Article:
Titanic Exhibit, Ireland- Northern Ireland Tourist Board  

On April 8, 2012, the MS Balmoral -- operated by Fred Olsen Cruise Lines, whose parent company (Harland and Wolff) built the Titanic -- will set sail from Southampton, UK, on what is being billed as “the Titanic Memorial Cruise.” 960 1280

Courtesy of Titanic Memorial Cruises  

It's a long way from any ocean, but Titanic museums in Branson, MO, and in Pigeon Forge, TN, have seen more than 7 million visitors since 2006 and house some of the largest permanent collections anywhere of Titanic artifacts and memorabilia. 960 1280

Courtesy of Titanic Pigeon Forge  

The Southampton Maritime Museum hosts a permanent exhibition on the Titanic’s crew. Visitors can find out about the Titanic crew’s roles onboard and their personal stories. The museum collection also includes audio of crewmember’s memories of the night the Titanic struck the iceberg. 960 1280

leannetpf, flickr  

A new exhibit, 'Titanic: 100 Year Obsession,' at the National Geographic Museum in Washington, DC, highlights the history of the Titanic and its sinking in the year 1912. 960 1280

Getty Images  

The Titanic Belfast attraction opened in The Titanic Quarter on March 13, 2012, in Belfast, Northern Ireland. Belfast's Titanic Quarter is a waterfront regeneration project on the original site of the Harland and Wolff shipyard, birthplace of the Titanic. 960 1280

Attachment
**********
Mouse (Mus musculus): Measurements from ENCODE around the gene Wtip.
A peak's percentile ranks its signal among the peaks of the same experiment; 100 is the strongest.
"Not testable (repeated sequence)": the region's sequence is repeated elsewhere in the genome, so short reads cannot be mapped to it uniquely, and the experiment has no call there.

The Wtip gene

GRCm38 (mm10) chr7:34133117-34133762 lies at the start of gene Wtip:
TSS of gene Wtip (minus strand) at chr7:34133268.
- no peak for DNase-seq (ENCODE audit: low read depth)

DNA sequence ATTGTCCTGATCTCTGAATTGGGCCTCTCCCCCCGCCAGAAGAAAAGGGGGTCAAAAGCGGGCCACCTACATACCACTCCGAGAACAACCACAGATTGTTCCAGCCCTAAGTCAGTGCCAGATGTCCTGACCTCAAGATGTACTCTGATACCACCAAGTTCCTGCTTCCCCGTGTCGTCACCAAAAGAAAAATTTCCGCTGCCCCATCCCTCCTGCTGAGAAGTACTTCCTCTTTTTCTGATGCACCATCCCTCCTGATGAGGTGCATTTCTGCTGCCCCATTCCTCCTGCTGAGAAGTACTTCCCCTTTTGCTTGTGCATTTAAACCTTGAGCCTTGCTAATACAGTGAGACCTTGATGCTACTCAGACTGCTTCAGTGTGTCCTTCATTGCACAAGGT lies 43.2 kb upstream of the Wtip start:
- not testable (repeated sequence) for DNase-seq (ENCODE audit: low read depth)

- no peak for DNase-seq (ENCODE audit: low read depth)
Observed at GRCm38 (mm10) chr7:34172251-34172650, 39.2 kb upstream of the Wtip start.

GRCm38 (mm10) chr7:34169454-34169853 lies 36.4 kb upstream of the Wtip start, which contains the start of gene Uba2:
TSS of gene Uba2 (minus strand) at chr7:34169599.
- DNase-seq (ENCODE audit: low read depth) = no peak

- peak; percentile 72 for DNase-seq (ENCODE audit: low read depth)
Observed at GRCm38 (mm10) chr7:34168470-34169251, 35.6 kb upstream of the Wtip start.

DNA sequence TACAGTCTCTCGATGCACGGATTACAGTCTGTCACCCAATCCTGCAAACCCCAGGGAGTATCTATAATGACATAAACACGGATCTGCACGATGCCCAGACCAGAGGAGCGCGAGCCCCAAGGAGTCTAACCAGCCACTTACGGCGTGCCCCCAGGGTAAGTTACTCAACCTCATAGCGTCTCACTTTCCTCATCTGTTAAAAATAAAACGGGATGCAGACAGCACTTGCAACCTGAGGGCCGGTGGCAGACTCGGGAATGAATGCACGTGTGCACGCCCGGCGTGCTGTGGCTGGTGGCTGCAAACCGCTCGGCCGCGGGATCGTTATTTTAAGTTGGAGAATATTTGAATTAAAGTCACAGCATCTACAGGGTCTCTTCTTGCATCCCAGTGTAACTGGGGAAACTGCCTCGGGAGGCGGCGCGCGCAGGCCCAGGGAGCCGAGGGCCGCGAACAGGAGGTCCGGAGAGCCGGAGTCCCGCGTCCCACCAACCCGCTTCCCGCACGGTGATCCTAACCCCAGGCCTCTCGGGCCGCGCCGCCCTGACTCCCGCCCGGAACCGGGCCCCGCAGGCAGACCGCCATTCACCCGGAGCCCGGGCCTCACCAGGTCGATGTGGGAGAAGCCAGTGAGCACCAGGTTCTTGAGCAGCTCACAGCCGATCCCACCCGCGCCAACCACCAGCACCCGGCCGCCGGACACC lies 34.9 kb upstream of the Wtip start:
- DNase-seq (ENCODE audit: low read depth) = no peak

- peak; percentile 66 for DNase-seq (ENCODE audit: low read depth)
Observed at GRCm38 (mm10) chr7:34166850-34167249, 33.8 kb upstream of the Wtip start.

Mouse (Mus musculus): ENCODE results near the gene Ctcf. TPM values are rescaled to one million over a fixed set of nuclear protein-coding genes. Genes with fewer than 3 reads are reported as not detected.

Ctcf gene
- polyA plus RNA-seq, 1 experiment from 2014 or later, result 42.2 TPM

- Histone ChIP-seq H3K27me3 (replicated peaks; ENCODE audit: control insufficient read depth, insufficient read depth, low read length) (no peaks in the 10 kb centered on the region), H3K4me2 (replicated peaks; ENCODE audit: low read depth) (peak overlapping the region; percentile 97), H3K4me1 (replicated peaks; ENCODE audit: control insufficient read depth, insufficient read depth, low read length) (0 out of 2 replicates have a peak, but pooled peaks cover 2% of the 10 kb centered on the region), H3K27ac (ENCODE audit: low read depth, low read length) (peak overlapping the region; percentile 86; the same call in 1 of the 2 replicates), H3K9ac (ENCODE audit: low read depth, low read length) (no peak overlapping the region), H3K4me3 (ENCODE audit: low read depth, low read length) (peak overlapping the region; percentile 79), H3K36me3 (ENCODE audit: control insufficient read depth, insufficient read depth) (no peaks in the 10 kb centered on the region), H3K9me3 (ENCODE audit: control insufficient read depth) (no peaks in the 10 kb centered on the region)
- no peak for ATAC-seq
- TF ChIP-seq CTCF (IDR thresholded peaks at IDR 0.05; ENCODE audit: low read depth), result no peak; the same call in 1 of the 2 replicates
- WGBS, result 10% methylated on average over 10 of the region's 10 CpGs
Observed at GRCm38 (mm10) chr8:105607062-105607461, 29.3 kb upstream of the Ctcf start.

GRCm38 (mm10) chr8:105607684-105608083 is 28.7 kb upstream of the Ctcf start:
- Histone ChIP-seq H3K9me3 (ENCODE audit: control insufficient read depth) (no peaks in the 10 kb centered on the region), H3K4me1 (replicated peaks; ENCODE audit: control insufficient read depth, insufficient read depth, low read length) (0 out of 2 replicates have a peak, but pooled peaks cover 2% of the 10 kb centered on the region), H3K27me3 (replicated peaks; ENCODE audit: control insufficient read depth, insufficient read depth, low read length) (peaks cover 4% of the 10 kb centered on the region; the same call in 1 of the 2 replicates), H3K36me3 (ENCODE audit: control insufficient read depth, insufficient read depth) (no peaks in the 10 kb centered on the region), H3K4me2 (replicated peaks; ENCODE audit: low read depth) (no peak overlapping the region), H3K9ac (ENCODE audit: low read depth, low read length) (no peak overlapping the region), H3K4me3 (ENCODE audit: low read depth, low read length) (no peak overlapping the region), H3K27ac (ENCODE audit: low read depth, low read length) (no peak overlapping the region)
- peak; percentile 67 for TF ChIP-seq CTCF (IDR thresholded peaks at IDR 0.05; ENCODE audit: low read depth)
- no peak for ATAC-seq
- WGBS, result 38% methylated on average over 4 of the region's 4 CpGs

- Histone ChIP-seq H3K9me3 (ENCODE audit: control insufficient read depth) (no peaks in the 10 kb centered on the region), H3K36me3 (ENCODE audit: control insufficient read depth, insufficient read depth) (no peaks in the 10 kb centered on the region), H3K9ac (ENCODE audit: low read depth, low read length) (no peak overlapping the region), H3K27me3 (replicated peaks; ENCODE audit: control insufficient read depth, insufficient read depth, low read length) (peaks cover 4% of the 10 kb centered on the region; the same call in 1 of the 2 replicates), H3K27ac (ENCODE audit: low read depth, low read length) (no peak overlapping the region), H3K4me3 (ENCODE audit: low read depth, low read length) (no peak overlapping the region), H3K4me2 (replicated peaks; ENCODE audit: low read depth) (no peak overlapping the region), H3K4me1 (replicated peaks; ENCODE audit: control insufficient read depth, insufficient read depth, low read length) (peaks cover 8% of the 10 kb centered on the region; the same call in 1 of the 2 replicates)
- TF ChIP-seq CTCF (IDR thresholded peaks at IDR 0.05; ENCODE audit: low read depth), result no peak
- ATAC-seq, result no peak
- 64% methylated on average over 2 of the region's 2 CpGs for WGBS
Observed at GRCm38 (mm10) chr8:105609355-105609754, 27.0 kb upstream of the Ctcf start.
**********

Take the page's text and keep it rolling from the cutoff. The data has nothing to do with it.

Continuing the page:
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A century ago, tens of thousands of eager spectators lined Belfast Lough to see the Titanic, the largest moving manmade object the world had ever seen -- and the most luxurious ship ever built at the time -- set sail on her maiden voyage. 960 1280

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Prepare for seasickness with the 3-D release of James Cameron’s blockbuster Titanic. The movie’s characters Jack Dawson and Rose DeWitt Bukater are entirely fictitious. While the passenger record does list a Jack Dawson, it is entirely coincidence. 960 1280

Getty Images  

Museum visitors at the Titanic Branson get the boarding pass of a Titanic passenger or crewmember when they enter, and at the end of the tour, they learn whether their passenger lived or died. 960 1280

Courtesy of Titanic Branson  

One hundred years ago, on April 15, 1912, the Titanic struck an iceberg and sank in the icy waters of the Atlantic with as many as 1,635 people onboard -- a tragedy that continues to fascinate the world. Letters and other artifacts at the Titanic Museum, Massachusetts tell the stories of the lives lost. 960 1280

Courtesty of Titanic Museum, Massachusetts